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Zuma review of Zondo’s recusal refusal not enough reason to snub state capture inquiry, ConCourt hears

The Constitutional Court has reserved judgment in the Zondo Commission’s bid to have former president Jacob Zuma jailed for contempt of court. Screengrab: YouTube

The Constitutional Court has reserved judgment in the Zondo Commission’s bid to have former president Jacob Zuma jailed for contempt of court. Screengrab: YouTube

Published Mar 25, 2021


Former president Jacob Zuma’s review of Deputy Chief Justice Raymond Zondo’s decision not to recuse himself from hearing his state capture inquiry evidence is immaterial in Constitutional Court proceedings, the commission argued on Thursday.

Tembeka Ngcukaitobi SC, representing the commission, told the apex court that the fact that Zuma may win at some later stage does not suspend his duty to comply with the January 2021 order compelling him to appear before inquiry chairperson Justice Zondo and give evidence.

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”You cannot choose which court orders to comply with and not to comply with. There is no universe where he (Zuma) can ask to be excused from complying with a court order,” he said.

Ngcukaitobi was responding to Justice Leona Theron’s question about what would be the impact if Zuma’s review is successful at some stage in the future.

According to Ngcukaitobi, a judgment of the Constitutional Court cannot be suspended unless it is done by the court itself.

Zuma has repeatedly cited his pending high court review of Justice Zondo’s decision not to recuse himself for refusing to appear before the commission.

Ngcukaitobi was also quizzed by Justice Theron about his insistence that Zuma must pay punitive costs despite the ex-president not opposing the matter.

He responded: “That itself in a contempt against a former president and warrants a punitive costs order. What this court deserved at least is an explanation, it did not even get that explanation, that is simply part of Zuma’s malicious behaviour.”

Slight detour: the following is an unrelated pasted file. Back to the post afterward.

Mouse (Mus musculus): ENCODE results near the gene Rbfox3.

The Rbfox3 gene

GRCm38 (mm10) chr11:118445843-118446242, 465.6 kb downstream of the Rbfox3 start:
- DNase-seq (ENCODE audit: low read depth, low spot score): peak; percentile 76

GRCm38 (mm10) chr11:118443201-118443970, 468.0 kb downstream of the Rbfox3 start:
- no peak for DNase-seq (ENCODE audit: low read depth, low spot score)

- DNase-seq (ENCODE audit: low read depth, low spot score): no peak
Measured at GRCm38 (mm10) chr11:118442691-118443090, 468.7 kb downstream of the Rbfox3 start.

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Ngcukaitobi said Zuma’s malicious conduct included the failure to give an explanation to the Constitutional Court about the political campaign he accused him of embarking on against the country’s highest court.

He said Zuma’s failure to participate in the proceedings was part of his deliberate and calculated strategy to discredit the apex court.

”Not filing an answering affidavit makes it more malicious because it shows that he had no explanation for making those remarks, he could not even be bothered to apologise to the court,” argued Ngcukaitobi.

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He also addressed the Helen Suzman Foundation’s (HSF’s) bid to be admitted as amicus curiae (friend of the court) in the commission's case to have Zuma jailed for two years after being held in contempt of court for ignoring subpoenas issued by the inquiry despite being ordered to do so by the apex court.

Ngcukaitobi said the HSF’s suggestion that Zuma goes to prison, and if he changes his mind he should then be brought to the commission, brings discredit to the court because it will be ineffective.

The foundation has proposed that Zuma be brought by the sheriff of the high court to testify before the commission in addition to being jailed.

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Acting Justice Dhaya Pillay asked what the problem was with a remedy that incorporates or gives an alternative to imprisonment – a fine as an alternative to imprisonment.

”What’s wrong with that?”

In his response, Ngcukaitobi said that remedy does not give appropriate weight to the harm and does not appropriately vindicate the authority of the court, and ultimately reduces the assault to the dignity of the court to a money exchange.

”That is just inappropriate. It cannot be effective in the context of what Zuma has said, not when he has been given a chance to explain,” he insisted.

Judgment was reserved.

Political Bureau